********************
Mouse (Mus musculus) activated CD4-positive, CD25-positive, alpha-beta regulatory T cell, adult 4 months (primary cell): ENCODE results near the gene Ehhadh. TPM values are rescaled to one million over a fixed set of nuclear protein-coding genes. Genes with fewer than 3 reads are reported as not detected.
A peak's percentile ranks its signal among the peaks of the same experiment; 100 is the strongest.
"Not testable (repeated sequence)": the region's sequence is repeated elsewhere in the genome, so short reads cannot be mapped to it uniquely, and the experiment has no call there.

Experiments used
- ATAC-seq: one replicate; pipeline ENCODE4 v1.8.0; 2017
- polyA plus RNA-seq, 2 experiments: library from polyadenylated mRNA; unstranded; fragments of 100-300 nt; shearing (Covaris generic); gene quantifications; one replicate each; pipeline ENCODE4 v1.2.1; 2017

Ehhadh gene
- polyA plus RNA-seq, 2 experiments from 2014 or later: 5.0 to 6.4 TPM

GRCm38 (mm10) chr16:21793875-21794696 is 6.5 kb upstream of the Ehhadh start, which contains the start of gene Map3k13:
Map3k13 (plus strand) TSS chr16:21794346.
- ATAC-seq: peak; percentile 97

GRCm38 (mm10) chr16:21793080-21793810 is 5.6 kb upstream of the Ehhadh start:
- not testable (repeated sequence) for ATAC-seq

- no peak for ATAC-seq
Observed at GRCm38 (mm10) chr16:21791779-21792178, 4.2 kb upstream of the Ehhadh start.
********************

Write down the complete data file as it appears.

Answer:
Mouse (Mus musculus) activated CD4-positive, CD25-positive, alpha-beta regulatory T cell, adult 4 months (primary cell): ENCODE results near the gene Ehhadh. TPM values are rescaled to one million over a fixed set of nuclear protein-coding genes. Genes with fewer than 3 reads are reported as not detected.
A peak's percentile ranks its signal among the peaks of the same experiment; 100 is the strongest.
"Not testable (repeated sequence)": the region's sequence is repeated elsewhere in the genome, so short reads cannot be mapped to it uniquely, and the experiment has no call there.

Experiments used
- ATAC-seq: one replicate; pipeline ENCODE4 v1.8.0; 2017
- polyA plus RNA-seq, 2 experiments: library from polyadenylated mRNA; unstranded; fragments of 100-300 nt; shearing (Covaris generic); gene quantifications; one replicate each; pipeline ENCODE4 v1.2.1; 2017

Ehhadh gene
- polyA plus RNA-seq, 2 experiments from 2014 or later: 5.0 to 6.4 TPM

GRCm38 (mm10) chr16:21793875-21794696 is 6.5 kb upstream of the Ehhadh start, which contains the start of gene Map3k13:
Map3k13 (plus strand) TSS chr16:21794346.
- ATAC-seq: peak; percentile 97

GRCm38 (mm10) chr16:21793080-21793810 is 5.6 kb upstream of the Ehhadh start:
- not testable (repeated sequence) for ATAC-seq

- no peak for ATAC-seq
Observed at GRCm38 (mm10) chr16:21791779-21792178, 4.2 kb upstream of the Ehhadh start.